ADO.NET 2.0 and Asynchronous Execution

November 11, 2006
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After reading this interesting article by Pablo Castro, I have to assume that the real purpose of using Async Execution is for specific use-cases when you need to fire off multiple concurrent queries in service situations (e.g. ASP.NET, Web Services or Windows Services).

There are several interesting observations in this article:

The first one i’d like to point out is in the “Keeping WinForms Applications Responsive” section. He states explicitly that the BackgroundWorker is a better solution than using Async. This means that you should avoid using it in UI-based apps (probably WinForms and WPF).

Another observation is detailed in this quote from the article (emphasis added):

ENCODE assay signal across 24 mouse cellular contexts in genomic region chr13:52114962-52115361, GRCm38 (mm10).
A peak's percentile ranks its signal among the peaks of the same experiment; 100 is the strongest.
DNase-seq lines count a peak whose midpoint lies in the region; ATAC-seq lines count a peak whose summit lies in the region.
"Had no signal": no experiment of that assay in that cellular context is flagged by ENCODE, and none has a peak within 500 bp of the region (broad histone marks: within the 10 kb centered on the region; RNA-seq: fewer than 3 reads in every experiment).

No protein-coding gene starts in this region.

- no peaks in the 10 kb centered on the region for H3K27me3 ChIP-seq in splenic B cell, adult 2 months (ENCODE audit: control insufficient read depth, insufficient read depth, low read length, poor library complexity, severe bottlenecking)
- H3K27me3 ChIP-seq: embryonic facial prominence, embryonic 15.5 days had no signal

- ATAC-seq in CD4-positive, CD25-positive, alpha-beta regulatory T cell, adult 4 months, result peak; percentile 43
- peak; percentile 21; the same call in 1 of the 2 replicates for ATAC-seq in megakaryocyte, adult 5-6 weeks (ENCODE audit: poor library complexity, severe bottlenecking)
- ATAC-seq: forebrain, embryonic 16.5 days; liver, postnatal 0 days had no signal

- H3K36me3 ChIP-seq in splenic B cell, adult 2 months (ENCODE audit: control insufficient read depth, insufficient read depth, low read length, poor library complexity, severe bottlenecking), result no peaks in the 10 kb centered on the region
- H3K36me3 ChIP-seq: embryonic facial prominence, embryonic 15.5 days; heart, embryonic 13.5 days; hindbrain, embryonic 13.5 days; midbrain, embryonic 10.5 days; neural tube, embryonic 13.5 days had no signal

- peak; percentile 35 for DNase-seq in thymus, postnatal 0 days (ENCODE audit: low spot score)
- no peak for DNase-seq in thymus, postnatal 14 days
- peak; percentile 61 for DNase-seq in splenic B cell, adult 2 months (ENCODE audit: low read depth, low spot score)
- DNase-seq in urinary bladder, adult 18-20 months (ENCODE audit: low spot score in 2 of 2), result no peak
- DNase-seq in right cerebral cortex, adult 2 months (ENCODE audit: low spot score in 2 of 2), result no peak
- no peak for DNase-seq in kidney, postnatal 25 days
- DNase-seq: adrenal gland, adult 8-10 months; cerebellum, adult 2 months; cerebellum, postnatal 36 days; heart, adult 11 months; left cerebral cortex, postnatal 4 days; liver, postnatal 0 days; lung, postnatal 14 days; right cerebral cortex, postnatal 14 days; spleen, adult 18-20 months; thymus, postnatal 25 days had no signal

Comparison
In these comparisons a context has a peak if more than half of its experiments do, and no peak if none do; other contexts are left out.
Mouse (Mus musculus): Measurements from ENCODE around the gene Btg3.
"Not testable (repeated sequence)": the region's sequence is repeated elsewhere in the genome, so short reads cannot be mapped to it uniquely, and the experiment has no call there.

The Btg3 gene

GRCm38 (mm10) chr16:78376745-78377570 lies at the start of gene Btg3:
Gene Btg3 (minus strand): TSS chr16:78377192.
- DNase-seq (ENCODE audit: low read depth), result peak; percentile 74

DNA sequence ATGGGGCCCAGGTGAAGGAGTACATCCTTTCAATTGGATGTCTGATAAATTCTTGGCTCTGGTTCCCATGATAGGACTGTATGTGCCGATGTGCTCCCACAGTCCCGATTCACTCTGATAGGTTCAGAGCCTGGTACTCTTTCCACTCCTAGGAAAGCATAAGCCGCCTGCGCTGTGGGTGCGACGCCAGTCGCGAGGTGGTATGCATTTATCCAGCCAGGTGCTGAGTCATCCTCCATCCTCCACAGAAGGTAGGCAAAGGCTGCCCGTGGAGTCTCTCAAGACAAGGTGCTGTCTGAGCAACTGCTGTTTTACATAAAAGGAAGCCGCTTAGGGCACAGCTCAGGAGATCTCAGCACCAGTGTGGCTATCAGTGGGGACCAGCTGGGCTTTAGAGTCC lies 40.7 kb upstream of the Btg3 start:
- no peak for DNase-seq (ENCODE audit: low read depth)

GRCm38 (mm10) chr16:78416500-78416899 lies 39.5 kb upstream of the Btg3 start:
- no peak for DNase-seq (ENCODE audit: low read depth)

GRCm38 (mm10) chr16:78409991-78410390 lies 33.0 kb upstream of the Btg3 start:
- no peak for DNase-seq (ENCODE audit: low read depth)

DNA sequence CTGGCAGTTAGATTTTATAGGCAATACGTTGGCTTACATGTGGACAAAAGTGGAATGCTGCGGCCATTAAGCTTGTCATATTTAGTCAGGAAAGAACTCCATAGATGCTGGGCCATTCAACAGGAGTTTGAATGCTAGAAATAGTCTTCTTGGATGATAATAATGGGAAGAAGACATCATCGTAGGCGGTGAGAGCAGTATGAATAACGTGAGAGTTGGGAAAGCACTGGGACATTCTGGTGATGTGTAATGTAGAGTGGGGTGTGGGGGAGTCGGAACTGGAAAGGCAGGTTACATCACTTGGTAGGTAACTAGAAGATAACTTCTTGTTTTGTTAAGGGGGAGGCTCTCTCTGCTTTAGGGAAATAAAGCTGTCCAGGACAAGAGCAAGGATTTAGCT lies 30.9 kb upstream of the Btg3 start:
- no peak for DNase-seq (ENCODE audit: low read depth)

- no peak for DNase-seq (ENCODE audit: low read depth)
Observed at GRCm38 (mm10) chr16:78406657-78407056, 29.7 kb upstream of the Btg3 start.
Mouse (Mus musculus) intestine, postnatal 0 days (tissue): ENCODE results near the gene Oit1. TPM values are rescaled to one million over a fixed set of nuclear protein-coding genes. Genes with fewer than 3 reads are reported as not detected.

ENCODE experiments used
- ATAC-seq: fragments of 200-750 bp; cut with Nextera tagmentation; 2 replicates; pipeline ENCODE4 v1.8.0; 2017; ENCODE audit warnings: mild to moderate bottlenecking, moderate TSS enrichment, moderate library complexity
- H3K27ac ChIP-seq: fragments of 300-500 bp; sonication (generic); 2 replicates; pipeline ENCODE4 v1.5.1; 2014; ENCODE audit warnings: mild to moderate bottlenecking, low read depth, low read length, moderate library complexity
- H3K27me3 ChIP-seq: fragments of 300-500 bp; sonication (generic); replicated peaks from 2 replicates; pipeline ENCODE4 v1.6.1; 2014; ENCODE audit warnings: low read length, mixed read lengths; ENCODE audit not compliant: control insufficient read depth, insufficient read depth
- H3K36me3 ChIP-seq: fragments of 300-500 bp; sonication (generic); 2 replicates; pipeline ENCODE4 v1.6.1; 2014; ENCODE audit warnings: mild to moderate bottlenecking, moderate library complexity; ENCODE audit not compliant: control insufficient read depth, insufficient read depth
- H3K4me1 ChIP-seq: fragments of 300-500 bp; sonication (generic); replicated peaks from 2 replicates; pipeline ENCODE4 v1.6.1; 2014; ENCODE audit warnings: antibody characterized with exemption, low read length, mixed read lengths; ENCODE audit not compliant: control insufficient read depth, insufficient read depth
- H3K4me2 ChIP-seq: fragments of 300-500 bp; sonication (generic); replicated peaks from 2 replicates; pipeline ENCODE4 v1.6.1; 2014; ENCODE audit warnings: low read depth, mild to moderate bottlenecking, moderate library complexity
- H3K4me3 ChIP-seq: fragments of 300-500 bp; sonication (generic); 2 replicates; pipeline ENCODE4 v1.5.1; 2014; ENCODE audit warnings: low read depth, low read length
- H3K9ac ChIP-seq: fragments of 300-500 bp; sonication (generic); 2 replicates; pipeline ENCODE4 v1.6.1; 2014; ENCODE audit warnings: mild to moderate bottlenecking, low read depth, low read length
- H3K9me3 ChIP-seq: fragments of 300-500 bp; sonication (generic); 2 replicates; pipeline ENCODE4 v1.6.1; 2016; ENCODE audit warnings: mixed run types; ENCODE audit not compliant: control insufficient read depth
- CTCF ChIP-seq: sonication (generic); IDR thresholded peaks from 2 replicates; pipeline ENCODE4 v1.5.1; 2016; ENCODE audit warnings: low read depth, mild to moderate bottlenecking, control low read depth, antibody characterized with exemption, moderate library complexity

“Note that if you know you’ll use a given connection object with synchronous commands only, it’s better not to include the async keyword in the connection string, or alternatively include it but set it to false. Execution of synchronous operations on connections that have asynchronous operations enabled will have noticeably increased resource utilization.”

This leads me to two conclusions:

  1. Async connections won’t be pooled with non-async (since they have different connection strings).
  2. You will need to weigh the higher resource utilization against the performance improvement of concurrent query execution to determine whether to use it.

Also, since you can manipulate a resultset from each concurrent query at the same time, it seems that the async keyword also turns on MARS on the connection, but I do not have any evidence of that…just a suspicion.

My advice?  Take time and read (carefully) what Pablo Castro has to say in the article and only use the Async functionality when you have a very clear case of concurrent execution in a service environment (ASP.NET, Web Service or Windows Service).

Feedback is encouraged…